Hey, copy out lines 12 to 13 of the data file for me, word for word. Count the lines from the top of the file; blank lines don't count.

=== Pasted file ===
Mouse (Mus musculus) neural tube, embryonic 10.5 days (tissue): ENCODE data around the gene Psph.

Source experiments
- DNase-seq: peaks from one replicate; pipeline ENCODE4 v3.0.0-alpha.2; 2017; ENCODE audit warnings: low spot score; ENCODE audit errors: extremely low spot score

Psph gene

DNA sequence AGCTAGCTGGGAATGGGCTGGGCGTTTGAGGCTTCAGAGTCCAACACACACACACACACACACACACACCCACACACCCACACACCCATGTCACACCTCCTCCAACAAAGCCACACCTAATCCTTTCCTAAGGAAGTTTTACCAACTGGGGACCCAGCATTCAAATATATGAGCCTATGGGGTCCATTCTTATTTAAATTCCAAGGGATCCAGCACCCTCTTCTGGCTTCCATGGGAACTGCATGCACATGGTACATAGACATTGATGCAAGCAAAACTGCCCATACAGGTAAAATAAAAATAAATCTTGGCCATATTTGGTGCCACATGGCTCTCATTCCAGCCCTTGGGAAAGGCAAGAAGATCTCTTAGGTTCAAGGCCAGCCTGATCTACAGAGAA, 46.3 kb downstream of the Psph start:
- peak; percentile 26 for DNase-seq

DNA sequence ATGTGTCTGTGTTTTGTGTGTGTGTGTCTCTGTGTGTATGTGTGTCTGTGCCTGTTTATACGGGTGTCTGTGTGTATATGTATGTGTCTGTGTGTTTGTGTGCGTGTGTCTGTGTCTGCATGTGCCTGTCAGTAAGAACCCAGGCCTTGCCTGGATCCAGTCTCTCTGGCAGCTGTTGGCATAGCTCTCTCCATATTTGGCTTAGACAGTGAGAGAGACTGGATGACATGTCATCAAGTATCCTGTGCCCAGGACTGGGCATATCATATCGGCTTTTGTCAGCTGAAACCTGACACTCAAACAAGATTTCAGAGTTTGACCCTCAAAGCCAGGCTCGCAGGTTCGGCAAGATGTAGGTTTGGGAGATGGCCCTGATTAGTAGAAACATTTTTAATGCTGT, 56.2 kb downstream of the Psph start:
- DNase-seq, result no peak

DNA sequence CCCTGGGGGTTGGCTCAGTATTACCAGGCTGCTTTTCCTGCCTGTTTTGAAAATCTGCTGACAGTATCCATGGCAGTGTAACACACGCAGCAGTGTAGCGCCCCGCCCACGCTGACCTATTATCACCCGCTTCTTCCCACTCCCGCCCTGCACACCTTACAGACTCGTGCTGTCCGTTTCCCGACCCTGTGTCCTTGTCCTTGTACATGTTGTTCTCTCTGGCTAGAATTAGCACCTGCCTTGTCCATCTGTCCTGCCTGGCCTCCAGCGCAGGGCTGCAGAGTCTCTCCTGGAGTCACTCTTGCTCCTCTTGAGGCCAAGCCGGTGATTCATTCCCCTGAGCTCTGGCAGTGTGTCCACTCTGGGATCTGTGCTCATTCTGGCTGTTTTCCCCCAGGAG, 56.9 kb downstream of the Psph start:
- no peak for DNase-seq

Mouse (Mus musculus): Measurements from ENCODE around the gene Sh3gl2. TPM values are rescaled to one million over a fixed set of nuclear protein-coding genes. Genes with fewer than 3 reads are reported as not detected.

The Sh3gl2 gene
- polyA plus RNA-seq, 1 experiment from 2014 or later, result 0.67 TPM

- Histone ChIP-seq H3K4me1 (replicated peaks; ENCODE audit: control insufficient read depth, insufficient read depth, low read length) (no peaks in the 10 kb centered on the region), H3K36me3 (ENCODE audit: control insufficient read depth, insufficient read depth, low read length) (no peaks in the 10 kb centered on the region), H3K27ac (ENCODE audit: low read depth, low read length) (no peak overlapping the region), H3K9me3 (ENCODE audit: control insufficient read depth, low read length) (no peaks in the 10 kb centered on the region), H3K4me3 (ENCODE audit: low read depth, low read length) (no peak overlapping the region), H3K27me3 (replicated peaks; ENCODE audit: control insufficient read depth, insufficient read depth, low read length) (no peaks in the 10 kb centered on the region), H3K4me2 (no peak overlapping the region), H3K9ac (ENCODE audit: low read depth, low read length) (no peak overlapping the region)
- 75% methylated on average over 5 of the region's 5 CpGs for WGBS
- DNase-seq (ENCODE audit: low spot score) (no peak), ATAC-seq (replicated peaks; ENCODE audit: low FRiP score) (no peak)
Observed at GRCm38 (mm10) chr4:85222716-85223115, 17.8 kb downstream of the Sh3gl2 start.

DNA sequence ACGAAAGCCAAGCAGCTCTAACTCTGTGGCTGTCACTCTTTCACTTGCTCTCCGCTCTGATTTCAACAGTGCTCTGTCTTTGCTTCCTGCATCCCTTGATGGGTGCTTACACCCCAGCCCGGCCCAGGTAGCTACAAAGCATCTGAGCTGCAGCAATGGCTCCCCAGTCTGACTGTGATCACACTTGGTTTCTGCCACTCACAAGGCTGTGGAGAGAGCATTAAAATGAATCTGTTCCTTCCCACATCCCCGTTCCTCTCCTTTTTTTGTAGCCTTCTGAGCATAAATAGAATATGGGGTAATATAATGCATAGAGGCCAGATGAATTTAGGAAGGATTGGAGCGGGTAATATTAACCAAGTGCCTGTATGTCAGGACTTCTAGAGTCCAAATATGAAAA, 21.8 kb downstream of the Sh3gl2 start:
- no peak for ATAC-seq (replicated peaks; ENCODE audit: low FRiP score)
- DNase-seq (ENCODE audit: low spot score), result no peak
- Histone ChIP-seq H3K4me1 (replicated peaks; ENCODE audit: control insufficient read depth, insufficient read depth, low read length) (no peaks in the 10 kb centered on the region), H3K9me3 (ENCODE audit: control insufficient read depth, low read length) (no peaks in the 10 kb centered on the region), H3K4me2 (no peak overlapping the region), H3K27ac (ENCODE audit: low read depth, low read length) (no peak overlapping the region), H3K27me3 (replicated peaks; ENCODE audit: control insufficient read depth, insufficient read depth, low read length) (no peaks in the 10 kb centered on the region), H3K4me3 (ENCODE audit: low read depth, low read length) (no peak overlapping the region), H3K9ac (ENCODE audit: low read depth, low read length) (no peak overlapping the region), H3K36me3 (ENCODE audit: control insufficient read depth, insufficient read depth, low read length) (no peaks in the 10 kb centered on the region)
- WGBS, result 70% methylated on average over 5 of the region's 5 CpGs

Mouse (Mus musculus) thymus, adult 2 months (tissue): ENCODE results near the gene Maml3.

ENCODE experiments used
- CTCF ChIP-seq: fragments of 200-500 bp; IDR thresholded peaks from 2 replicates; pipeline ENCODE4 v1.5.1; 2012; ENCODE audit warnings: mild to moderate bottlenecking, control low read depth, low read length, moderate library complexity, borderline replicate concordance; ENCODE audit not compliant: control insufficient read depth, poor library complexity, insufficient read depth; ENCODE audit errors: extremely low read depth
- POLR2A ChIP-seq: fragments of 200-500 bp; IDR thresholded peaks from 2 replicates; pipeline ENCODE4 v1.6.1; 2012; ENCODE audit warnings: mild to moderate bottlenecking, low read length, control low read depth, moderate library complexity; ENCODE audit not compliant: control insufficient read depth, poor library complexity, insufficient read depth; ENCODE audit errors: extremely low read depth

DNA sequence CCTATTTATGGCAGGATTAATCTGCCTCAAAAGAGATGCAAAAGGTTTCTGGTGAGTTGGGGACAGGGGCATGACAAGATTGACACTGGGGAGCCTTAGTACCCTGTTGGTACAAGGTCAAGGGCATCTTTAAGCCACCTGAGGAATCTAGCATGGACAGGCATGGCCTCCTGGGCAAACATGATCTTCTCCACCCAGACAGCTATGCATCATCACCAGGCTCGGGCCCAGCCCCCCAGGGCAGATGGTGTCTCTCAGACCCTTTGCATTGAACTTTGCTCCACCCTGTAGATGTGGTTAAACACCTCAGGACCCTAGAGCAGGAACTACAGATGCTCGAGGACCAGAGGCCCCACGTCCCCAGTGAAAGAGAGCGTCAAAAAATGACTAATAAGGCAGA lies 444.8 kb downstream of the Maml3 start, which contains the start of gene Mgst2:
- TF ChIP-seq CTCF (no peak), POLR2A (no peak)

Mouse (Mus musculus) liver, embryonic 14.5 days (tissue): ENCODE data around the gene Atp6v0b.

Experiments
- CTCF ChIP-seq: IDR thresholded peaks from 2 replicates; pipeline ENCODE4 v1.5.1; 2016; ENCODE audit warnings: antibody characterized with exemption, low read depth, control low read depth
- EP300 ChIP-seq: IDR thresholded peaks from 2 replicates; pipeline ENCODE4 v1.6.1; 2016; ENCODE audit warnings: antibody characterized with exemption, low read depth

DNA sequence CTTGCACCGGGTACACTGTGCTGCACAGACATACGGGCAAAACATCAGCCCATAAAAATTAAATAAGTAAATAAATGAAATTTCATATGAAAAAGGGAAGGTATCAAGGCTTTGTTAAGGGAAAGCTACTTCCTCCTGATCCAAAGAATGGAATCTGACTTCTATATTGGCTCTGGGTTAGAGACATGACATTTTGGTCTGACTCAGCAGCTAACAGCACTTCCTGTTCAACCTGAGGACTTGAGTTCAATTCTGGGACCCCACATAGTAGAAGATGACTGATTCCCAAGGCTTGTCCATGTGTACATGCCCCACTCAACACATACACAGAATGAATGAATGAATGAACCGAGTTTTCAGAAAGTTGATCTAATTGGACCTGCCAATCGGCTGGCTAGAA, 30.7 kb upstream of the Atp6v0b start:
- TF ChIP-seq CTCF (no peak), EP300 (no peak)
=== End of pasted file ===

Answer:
The Sh3gl2 gene
- polyA plus RNA-seq, 1 experiment from 2014 or later, result 0.67 TPM